The benefits of technology for the treatment community
Technology is a big part of our everyday lives. Mobile phones and apps, tablets, laptops and social media have allowed us to be connected in ways most of us would never have dreamed of just two decades ago. Some people believe that all this technology has turned people into obsessive selfie-takers who only interact with people on a superficial level, and spend far too much time zoning out in front of a screen.
While technology has its downsides, it is a powerful and useful tool that can be used to improve lives. For the person who is fresh out of treatment and newly recovering, technology can be a useful source of support.
While a comprehensive aftercare program is the best way for someone to transition to the “real world” after treatment, not everyone is offered this service. Technology can help bridge the gap between continued care and life after treatment.
How Apps Can Help Keep People Connected
For example, the Addiction-Comprehensive Health Enhancement Support System (A-Chess) offers support for those new in recovery. It’s a smartphone app that allows people to continue to receive support after treatment. From alerting you when you are too close to a bar, to relaxation and meditation tools to a “panic” button that puts you in touch with immediate professional support, A-Chess is a powerful tool that helps you not feel so alone in your early recovery. And, it’s effective.
In addition, commonly used social media channels such as Facebook can be a positive tool to help keep people in recovery connected. There are numerous clean and sober Facebook groups that are a safe community where you can give and get support no matter where you are or what time it is. Often times these are alternative places to start for individuals questioning whether or not they have a problem and how to get help.
There are also programs in development, such as text-based intervention services and for those participating in twelve step programs, there are a variety of apps that allow you to read 12 step literature, locate meetings near you and meet others in recovery.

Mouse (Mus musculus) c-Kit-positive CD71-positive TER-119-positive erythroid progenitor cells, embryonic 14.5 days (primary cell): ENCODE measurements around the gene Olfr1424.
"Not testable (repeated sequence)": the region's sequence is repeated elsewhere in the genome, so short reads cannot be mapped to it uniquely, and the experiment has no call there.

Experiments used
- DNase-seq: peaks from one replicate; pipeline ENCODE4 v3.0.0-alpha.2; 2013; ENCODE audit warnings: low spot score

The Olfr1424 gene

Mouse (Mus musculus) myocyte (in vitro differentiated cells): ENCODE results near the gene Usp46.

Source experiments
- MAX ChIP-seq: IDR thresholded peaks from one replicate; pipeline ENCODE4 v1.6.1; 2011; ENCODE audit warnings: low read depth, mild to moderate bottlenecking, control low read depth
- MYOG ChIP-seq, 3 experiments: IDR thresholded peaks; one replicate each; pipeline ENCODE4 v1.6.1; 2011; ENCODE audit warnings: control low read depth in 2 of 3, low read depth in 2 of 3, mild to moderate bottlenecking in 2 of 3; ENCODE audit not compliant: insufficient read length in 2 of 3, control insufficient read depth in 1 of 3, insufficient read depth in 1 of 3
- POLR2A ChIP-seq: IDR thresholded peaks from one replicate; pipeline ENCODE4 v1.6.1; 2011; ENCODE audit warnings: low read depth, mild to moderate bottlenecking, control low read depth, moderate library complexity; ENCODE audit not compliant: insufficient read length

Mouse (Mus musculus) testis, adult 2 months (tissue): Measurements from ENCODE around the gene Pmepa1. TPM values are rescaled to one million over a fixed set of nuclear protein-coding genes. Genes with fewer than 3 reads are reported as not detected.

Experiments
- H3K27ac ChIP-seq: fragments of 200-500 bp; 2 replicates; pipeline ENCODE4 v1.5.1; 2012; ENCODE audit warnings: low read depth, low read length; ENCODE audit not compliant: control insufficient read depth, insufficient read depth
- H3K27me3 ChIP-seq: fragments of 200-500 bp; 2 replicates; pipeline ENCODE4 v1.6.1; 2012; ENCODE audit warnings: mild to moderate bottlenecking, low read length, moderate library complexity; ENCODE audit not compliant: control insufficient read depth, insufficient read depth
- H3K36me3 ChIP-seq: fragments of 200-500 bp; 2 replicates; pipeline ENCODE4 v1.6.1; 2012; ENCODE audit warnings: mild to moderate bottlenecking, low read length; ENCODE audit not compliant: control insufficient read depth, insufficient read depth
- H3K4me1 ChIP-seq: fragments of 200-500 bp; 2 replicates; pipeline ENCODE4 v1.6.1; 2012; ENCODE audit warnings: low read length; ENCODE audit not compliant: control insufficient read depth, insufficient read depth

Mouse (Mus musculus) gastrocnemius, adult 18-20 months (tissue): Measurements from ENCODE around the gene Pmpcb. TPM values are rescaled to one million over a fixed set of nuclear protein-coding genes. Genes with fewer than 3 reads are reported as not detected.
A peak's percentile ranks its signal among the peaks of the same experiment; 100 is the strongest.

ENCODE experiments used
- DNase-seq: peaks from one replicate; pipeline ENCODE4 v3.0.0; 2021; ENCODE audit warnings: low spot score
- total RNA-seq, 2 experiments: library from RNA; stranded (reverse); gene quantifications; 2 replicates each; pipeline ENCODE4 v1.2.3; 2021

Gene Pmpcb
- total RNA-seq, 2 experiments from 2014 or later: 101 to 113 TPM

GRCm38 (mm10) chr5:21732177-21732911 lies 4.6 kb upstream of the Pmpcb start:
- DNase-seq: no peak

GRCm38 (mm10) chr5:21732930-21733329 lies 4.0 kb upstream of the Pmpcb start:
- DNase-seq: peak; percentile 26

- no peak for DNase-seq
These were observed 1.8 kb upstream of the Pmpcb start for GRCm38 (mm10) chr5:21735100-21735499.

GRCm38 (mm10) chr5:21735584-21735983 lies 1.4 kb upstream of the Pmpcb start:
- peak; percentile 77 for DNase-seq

Other Health Related Apps
While there are plenty of apps that are specifically related to recovery, there are many others that aren’t, but that are still useful for a person in recovery.
For example, there are a variety of journaling and gratitude apps that allow users to record their thoughts throughout the day. There are habit-building and breaking apps, and apps that address various mental health issues.
Is There A Downside?
While technology is a tool that has the potential to help people make positive changes in their lives, there is indeed a downside. First, there is the danger that people will not make face-to-face interaction their main focus. Apps and mobile phones are great, but they aren’t a substitute for real human interaction. Social media is a big culprit here, because it lulls users into believing that they are keeping in contact with people and having quality interactions. While social media is a great way to keep in touch, it may actually lead to isolation, since the superficial contact is a poor substitute for meeting face-to-face.
Other issues that come into play are the fact that technology in itself can be a trigger. Mobile phones, apps and social media sites offer immediate gratification, and this can pose a problem for those with impulse control issues. Impulse control is a big problem for the newly recovering addict, and the instant gratification can promote obsessive behavior. This is especially true for someone who has just stopped drinking or using drugs, because there is a tendency to “substitute” one addiction for another. Too much time in front of a screen can disrupt sleep and make you feel groggy and even depressed. Not only that, but relying too much on attention for your latest selfie or inspiring Facebook meme may hurt self-esteem.
Finding A Balance
If you are in recovery and you own a smartphone, you will find that there are many ways to use it to help you keep connected with others in recovery. This is useful when you are away from your home group, or if you find yourself in a stressful situation. Don’t forget that your smartphone isn’t just a place to access your apps and games — it’s a phone, too! Don’t hesitate to pick it up and call your support group for help or just to talk.
Have fun exploring the many apps that are out there for things like meditation, exercise, positive affirmations, gratitude and of course, recovery. Be sure that you aren’t leaning on technology so much that you are avoiding real contact, though. As with anything else in life, balance is the key. Don’t be afraid of technology, but don’t abuse it, either.
Rose Lockinger is a passionate member of the recovery community. A rebel who found her cause, she uses blogging and social media to raise the awareness about the disease of addiction. She has visited all over North and South America. Single mom to two beautiful children she has learned parenting is without a doubt the most rewarding job in the world. Currently the Outreach Director at Stodzy Internet Marketing.